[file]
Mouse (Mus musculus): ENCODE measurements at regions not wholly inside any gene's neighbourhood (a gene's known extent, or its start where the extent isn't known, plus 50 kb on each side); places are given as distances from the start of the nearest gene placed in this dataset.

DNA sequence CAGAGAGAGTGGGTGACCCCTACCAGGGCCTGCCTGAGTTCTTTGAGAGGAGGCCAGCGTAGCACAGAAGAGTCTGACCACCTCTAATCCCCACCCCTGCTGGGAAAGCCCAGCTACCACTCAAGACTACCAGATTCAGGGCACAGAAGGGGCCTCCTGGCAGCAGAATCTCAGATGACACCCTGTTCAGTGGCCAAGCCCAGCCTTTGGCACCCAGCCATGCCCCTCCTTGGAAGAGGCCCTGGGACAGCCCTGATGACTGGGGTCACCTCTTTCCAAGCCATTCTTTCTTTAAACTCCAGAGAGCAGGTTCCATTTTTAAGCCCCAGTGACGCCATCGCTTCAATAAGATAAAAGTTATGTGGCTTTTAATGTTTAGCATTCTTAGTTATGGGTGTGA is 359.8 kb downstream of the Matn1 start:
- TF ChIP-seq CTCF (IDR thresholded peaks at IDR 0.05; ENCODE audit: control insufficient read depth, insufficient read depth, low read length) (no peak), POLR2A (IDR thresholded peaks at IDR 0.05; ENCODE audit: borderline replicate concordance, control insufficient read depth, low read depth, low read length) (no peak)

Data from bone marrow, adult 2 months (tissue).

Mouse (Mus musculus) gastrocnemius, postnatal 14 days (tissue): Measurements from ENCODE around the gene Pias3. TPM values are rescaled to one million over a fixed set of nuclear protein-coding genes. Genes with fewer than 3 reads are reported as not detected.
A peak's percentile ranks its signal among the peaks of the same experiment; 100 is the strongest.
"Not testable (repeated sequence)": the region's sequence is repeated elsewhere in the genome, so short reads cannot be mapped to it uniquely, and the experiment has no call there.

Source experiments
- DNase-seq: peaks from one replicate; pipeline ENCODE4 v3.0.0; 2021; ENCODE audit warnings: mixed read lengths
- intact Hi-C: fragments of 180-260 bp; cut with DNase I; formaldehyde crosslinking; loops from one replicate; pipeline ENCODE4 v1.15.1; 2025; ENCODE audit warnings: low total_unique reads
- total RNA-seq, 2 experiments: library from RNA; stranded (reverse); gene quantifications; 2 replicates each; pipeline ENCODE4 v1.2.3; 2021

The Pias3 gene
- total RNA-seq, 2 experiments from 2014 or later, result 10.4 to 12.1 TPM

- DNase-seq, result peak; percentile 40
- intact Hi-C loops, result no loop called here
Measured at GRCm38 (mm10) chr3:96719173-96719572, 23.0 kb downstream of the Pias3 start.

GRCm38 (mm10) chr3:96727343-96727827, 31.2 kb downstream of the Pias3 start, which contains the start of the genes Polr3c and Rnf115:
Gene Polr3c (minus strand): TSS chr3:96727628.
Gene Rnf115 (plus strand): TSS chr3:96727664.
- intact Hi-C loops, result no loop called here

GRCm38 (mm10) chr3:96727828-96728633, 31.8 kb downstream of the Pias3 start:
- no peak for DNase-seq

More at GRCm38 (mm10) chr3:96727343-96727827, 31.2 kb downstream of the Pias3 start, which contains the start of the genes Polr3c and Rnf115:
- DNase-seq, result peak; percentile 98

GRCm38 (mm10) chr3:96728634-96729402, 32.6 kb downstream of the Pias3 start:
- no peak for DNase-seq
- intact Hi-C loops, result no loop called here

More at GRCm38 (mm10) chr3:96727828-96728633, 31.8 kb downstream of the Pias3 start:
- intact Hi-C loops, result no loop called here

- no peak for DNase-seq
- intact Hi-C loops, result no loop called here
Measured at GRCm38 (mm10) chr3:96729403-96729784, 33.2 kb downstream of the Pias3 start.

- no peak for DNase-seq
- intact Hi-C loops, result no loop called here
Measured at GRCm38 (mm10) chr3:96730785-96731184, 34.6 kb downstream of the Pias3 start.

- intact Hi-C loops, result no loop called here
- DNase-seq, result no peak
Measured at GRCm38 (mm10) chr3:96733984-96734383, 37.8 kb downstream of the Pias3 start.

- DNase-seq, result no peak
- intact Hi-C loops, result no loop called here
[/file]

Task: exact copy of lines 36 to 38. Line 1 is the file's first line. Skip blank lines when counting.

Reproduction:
- intact Hi-C loops, result no loop called here
- DNase-seq, result no peak
Measured at GRCm38 (mm10) chr3:96733984-96734383, 37.8 kb downstream of the Pias3 start.